Omkar in Nrityakar

Divya Devguptapu

 On the 9th of January, Divya Devguptapu of Chennai presented a Bharatnatyam recital at IHC. The place was bedecked with yellow chrysanthemums.

Divya is a disciple of Kum. Kamala Iyenger, Smt. Minal Prabhu and Dhananjayans. She started learning to dance at the tender age of 5 and had her arangetram at 7. She bears the legacy of the tradition of Kalakshetra. She’s been performing and touring as a solo artiste at several prestigious venues worldwide.

She began her performance with a Devi vandana, which I missed part of. The second piece, which she called the highlight of the evening, was Omkara Pranam. It was a composition by Dr M Balamuralikrishnan in Raag Shanmukhapriya in aaditaalam. Omkara is a word that has the three karas – ‘o’kara, ‘a’kara and ‘m’kara. The word encompasses all of srishti – creation, sustenance and destruction. It is present in the three states – wakefulness, deep sleep and dreaming. Om is omnipresent in raging fires, swirling waters and the endless sky. She drew Om with her hands while dancing. Shiva denotes the ‘Om’. His five faces and seven notes, which have originated from him, all are a reflection of Om. Om is a syllable of freedom. Divya denoted all the encompassing aspects of the syllable.

When asked how she evolved the concept of ‘Omkara’, she said, “When I heard the composition by Balamurali Sir, I was struck by the fact that it had nothing but ‘omkara’. So I sat with it for a long time and decided to go to the source and meet him directly. He was gracious enough to have me over and gave me a few insights into the structuring of the composition. But I was still clueless about the meaning of ‘Om’, though we chant it all the time. Then I sat with the Manduki Upnishad. There I came across the ‘pallavi’ –‘Omkara pranavonadod bhavah shruti laya swara’. Which means that from the pranavanadam comes the ‘shruti’  ‘laya’  ‘swara’. The saptaswara come from ‘Omkara’ which comes from the five faces of Shiva. About the second part of the pallavi, again I had to read a lot of books to understand what it meant. ‘Muraligaanswaroopi sanketika tribhuvana shakti’. Balamurali Sir brought it from the aspect of adding his mudra to the composition. But I interpreted it from the aspect that the flute is hollow or egoless. If all of us give up our egos, like the flute, there will be a lot more music in life.” This clarity of thought process was seen throughout her prefatory remarks.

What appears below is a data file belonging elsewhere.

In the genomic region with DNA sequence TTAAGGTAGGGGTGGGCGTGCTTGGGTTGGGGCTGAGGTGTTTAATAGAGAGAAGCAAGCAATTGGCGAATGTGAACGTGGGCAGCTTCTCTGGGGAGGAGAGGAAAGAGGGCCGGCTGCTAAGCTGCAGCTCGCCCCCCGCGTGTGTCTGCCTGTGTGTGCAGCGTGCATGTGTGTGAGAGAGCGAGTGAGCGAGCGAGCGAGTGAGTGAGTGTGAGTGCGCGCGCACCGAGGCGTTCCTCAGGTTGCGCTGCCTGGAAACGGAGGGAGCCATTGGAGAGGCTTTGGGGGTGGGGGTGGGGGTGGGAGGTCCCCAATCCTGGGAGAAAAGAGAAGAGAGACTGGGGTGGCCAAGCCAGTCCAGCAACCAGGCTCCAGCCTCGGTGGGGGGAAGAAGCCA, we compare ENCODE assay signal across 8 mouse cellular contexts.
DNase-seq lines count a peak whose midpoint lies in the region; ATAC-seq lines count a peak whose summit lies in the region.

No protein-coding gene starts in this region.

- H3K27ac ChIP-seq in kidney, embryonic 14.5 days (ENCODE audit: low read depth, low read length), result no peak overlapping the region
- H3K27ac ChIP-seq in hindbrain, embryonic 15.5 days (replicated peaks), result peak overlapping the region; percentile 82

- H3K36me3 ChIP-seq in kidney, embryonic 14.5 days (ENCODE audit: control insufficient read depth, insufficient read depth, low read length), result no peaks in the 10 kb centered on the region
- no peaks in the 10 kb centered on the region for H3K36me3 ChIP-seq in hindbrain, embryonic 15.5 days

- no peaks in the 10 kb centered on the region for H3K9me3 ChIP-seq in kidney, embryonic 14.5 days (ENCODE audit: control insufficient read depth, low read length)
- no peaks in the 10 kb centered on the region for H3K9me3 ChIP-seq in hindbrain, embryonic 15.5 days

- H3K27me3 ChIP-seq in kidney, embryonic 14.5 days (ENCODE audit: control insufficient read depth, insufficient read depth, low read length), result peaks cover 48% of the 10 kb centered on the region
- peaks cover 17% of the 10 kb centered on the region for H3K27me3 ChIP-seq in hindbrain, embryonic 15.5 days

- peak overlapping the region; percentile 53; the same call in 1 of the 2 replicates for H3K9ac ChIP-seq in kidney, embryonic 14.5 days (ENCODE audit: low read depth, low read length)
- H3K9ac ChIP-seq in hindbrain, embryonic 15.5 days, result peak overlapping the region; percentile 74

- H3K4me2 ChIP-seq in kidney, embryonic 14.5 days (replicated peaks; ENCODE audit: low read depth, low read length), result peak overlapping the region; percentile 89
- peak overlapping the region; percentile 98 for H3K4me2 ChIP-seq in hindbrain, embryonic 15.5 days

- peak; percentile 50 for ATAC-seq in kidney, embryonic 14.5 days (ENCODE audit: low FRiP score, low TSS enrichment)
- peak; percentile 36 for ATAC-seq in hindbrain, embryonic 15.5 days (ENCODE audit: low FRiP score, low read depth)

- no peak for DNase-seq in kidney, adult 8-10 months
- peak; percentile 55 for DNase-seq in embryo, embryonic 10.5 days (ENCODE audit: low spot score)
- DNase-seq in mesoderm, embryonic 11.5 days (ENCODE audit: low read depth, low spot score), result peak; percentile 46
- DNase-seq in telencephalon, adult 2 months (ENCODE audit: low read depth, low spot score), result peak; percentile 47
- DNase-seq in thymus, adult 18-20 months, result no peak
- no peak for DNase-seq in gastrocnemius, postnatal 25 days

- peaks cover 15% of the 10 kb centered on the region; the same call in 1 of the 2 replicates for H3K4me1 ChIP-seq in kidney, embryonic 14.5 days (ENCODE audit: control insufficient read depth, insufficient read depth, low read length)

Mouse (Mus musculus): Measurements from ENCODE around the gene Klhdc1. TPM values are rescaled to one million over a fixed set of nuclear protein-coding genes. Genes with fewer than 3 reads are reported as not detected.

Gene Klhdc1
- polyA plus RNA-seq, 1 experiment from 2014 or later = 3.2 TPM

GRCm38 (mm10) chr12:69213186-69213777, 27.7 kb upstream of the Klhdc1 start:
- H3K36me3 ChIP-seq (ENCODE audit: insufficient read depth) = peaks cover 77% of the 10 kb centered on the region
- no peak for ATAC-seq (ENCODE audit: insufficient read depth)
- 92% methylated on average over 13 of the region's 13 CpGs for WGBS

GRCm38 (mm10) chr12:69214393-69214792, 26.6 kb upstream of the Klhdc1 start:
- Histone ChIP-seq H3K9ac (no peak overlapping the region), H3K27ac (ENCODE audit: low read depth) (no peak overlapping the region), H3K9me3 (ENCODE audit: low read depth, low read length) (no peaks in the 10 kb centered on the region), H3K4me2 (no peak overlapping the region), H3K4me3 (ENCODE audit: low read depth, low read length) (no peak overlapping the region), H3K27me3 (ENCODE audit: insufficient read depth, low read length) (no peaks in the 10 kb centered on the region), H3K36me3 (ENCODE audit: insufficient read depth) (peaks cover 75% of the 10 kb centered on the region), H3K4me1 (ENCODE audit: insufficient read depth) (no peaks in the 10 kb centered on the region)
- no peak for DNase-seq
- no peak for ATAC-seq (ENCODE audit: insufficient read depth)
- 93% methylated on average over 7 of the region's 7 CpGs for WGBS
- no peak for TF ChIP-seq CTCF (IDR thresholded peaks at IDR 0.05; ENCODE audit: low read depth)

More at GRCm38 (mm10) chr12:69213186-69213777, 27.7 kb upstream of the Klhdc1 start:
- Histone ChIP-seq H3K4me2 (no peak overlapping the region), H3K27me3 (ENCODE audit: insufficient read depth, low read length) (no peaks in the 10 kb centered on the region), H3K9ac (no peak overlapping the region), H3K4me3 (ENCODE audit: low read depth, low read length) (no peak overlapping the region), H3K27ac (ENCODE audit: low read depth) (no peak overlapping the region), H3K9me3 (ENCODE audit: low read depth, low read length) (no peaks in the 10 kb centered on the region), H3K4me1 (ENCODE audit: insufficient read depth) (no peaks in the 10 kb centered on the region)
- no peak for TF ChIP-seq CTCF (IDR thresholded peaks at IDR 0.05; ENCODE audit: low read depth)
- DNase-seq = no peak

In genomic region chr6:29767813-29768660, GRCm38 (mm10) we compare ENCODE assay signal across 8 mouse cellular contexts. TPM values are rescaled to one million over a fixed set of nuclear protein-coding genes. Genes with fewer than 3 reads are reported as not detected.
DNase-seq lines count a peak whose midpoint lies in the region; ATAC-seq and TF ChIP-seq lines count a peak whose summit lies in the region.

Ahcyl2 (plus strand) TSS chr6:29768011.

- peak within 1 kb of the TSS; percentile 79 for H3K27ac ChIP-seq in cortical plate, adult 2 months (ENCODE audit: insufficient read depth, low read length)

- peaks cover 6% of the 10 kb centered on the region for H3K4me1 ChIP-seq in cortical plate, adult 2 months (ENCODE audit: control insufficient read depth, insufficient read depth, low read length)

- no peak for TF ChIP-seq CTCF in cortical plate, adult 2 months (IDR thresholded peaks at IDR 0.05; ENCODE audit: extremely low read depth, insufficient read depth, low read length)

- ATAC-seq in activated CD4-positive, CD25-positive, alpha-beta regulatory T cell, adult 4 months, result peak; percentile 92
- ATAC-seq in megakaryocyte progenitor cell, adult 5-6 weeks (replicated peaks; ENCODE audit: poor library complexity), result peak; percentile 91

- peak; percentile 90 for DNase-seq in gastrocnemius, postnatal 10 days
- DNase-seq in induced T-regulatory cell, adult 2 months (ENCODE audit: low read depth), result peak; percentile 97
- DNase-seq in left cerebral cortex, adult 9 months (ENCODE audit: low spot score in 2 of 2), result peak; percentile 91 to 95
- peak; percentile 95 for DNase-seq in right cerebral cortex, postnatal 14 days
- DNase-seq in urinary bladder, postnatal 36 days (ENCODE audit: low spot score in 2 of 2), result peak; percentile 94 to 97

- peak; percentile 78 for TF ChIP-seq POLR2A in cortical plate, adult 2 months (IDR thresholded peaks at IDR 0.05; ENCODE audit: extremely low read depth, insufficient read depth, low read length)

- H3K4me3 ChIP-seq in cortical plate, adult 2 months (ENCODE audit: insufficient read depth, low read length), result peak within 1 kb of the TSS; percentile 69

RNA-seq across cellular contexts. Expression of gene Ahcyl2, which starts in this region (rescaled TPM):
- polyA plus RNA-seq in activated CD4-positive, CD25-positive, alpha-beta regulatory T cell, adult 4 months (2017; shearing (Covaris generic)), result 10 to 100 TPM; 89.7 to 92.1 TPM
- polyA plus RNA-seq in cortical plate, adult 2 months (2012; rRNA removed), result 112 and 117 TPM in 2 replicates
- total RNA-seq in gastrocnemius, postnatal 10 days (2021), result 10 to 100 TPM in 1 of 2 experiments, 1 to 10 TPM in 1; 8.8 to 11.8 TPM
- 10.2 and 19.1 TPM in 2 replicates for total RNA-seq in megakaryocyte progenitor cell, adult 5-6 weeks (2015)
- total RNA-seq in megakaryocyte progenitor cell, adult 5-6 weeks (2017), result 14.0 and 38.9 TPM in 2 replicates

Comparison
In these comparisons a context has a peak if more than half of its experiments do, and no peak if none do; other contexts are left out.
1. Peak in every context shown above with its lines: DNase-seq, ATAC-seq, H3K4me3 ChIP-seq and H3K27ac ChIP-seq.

The next part of this piece was beautiful and was executed aesthetically. Krishna’s flute is envied for its sweet sound and the fact that the Lord has placed it on his lips. When the sweet music of the flute plays, it attracts all beings equally. Divya depicted the deer, the butterflies, the birds, and the gopis, all being irresistibly drawn to the sound. The sakhi asks Krishna why he loves the flute. Krishna says that the flute is special because it is void. The flute is hollow or egoless, that is why it is privileged. Just as the concept has depth, so did Divya’s expressions. Finally, the piece ended with a shloka from the Upanishads about the Om being present in the past, present and future, and in between. Lord Vishnu lying on the shesh shaiya with a lotus emerging from his nabhi is the origin of this world. Om – shashvatmayi, sukhmayi - is timeless. The piece ended with chants of Om. The entire piece was danced with great technique, precision and the energy was maintained throughout.

The following piece was a pure abhinaya one. It was a composition by Jayadev from the Ashtapadi in Raag Shuddhasarang. Shri Radha talks to the sakhi about her first meeting with Krishna – ‘Nivrat nikunj graham’. Divya began with depicting the lonely, dense nikunj where Radha is going. She dresses up, wears her ornaments and finally wears her dukul. Then she went on to show that Krishna, who is waiting for Radha, is in the mood for passion. When he sees her, he hits her with a twig and she is startled. And then their eyes meet. Radha is shy at the pratham samagam and she recoils at his touch. Divya then went on to show Radha’s reticence and Krishna’s insistence on embracing her. At this time for rati sukh, Krishna embraces her and loosens her dress. He lifts her and wraps her around himself. In his embrace, she feels like a limp vine. Divya alternated playing Radha and Krishna, emoting for both with some exemplary expressions. It was some immaculate abhinaya.

The next piece was a javali in rag Senchuruti. The khandita nayika is waiting for Krishna. When she sees signs on him of his last night’s exploits, she gets annoyed .There is kohl on his cheeks and lipstick marks on his face, which show that he has been two timing. He has spent the night with somebody else. Her annoyance is beyond repair now. The abhinaya in this piece too was excellent and in total contrast to the previous one, where the nayika is coy and submissive.

Next, she danced to a tarana by Pt. Ravi Shankar in rag Natabhairavi in teen taal. It was a rhythmic piece and Divya danced with a lot of energy. Lastly, she danced to a bhajan, “Krishnachandra, radhamanmohan mere man me virajo ji”. She portrayed the various attributes of Lord Krishna - as the one who wears the morpichh, katikachini and murali. On the whole, a meticulously neat performance with great technique, excellent abhinaya and lot of energy, which was steadily maintained. The vocals were given by Mrs. Preeti Mohan.